September 2 2008

FerroFluids: Physics is Beautiful

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Immanuel Kant, in 1790, described beauty as 'sensory, emotional, and intellectual,' a synthesis of data which we as humans process when evaluating objects. More recently Abraham Moles, Frieder Nake and Jurgen Schmidhuber, leaders in the field of aesthetics and information theory, described beauty as 'the option with the shortest description, given the observer's previous knowledge and method for encoding data.' We as humans often find forms in nature which we find pleasing and wish to share. Whether it is a vista or microscopic, the structures nature has built are often times inherently beautiful to our eyes for probably very complex reasons alluded to by philosophers and scientists throughout the ages.

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Ferrofluids are one of my favorite examples of beauty and aesthetics occurring spontaneously as a simple reaction between elements and forces of nature. A fluid, formless and simple, turns instantly into a sculpture, structural and complex with little more than the application of a magnetic field. The phenomena is used in many industrial applications including the seal on the hard drive spinning in your computer and has recently been used to create abstract art. Ferrofluid_Image 02

Ferrofluids are liquid mixtures of surfactant coated magnetic nanoparticles in a carrier fluid which are easily susceptible to magnetic fields. The compounds themselves contain some iron (hence ferrous, ferrum, meaning iron in latin) but the liquid mixture is not magnetic. Brownian motion applies between particles and means that the mixture does not settle under typical conditions.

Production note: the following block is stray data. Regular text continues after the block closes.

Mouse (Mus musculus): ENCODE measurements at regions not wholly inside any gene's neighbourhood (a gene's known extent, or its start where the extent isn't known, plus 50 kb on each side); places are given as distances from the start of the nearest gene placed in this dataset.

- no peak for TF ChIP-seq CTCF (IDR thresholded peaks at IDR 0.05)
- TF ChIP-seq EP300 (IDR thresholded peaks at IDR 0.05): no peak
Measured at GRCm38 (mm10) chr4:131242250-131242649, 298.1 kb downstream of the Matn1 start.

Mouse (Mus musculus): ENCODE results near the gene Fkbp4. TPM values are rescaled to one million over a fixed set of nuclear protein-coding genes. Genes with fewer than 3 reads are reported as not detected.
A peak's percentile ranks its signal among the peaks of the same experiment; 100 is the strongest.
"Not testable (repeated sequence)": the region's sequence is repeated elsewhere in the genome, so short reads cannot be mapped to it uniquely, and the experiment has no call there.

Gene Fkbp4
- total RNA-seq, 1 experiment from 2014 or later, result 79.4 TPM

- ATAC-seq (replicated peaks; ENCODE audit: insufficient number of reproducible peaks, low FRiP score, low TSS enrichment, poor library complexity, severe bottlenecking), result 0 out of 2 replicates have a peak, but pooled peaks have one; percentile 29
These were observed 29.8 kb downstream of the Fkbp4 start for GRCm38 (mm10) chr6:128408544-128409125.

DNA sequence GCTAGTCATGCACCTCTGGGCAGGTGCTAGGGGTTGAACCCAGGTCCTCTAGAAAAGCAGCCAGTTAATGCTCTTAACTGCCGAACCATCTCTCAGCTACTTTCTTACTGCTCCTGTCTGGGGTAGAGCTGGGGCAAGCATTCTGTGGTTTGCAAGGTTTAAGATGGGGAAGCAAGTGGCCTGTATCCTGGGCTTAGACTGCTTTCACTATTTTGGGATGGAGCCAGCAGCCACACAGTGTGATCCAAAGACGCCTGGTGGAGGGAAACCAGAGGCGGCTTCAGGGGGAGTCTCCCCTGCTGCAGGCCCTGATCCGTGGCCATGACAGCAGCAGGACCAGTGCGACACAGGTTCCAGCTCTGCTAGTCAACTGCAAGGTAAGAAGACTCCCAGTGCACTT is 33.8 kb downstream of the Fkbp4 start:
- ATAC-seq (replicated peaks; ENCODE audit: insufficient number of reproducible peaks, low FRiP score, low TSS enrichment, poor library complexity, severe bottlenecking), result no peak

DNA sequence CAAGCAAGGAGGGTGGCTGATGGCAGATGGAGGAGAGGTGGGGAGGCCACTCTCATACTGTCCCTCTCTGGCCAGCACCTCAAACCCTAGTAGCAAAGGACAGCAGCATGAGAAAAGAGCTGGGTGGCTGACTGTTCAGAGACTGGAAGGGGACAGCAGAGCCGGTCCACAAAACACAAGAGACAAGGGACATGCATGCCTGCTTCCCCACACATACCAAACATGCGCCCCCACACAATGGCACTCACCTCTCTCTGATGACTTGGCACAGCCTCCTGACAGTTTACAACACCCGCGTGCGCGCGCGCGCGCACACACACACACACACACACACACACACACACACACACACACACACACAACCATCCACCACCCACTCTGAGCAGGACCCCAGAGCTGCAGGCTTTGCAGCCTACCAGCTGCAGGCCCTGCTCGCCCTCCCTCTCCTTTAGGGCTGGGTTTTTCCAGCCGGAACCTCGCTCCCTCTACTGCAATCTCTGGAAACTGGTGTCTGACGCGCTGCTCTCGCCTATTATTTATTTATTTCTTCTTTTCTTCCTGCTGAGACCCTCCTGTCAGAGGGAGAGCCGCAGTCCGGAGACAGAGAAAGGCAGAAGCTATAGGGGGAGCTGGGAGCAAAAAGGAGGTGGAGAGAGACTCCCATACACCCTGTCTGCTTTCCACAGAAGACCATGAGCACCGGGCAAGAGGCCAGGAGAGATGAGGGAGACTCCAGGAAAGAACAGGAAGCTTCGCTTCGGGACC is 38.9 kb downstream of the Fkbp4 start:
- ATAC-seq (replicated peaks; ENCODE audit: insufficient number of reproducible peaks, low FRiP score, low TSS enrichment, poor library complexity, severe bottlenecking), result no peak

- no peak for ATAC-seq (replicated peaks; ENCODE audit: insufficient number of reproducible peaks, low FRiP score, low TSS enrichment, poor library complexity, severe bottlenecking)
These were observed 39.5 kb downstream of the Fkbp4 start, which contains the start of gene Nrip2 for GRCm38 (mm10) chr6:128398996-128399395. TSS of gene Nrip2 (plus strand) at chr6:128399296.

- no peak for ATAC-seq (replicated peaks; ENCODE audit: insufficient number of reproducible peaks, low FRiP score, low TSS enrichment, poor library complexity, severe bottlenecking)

Ferrofluid_Image 03_by Flickr AMagill

The fluids react in predictable but astounding ways in the presence of even the smallest magnetic field. The only criteria is that the field be strong enough to overcome surface and gravitational forces on the fluid. This effect is called the 'normal-field instability' and results in a regular pattern of corrugations on the surface of the fluid. Amplitude and frequency depend on the strength of the magnetic field and it is important to note that the fluid returns to a completely liquid state upon the removal of the magnetic field.

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Below is an example of artwork created by carefully and selectively applying a magnetic field to a ferrofluid by artists Sachiko Kodama and Yasushi Miyajima.

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